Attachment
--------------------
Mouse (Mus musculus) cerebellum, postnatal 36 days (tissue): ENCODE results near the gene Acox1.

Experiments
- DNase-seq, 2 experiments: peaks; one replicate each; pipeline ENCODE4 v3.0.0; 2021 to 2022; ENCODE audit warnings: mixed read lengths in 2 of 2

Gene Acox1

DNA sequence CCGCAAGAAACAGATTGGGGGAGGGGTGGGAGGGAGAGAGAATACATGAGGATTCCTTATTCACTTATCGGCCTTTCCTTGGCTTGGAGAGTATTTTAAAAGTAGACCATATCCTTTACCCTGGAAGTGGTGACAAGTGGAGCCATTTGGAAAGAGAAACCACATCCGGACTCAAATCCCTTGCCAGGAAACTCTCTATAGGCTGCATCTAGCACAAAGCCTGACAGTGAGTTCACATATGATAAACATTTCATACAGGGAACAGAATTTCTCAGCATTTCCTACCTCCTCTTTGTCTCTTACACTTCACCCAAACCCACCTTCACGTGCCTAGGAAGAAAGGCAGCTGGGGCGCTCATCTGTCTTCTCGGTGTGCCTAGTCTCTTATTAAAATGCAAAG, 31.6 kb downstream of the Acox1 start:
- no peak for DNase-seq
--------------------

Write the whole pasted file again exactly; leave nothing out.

Mouse (Mus musculus) cerebellum, postnatal 36 days (tissue): ENCODE results near the gene Acox1.

Experiments
- DNase-seq, 2 experiments: peaks; one replicate each; pipeline ENCODE4 v3.0.0; 2021 to 2022; ENCODE audit warnings: mixed read lengths in 2 of 2

Gene Acox1

DNA sequence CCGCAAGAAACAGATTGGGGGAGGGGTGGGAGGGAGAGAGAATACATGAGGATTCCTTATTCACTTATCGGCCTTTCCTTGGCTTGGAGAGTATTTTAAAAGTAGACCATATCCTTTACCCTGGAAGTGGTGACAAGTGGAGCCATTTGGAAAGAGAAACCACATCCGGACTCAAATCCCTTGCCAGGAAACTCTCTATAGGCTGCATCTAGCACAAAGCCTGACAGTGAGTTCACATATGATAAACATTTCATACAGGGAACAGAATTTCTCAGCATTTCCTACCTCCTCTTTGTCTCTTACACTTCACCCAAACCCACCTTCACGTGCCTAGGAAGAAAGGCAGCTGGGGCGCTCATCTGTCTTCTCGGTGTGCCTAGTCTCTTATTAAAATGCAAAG, 31.6 kb downstream of the Acox1 start:
- no peak for DNase-seq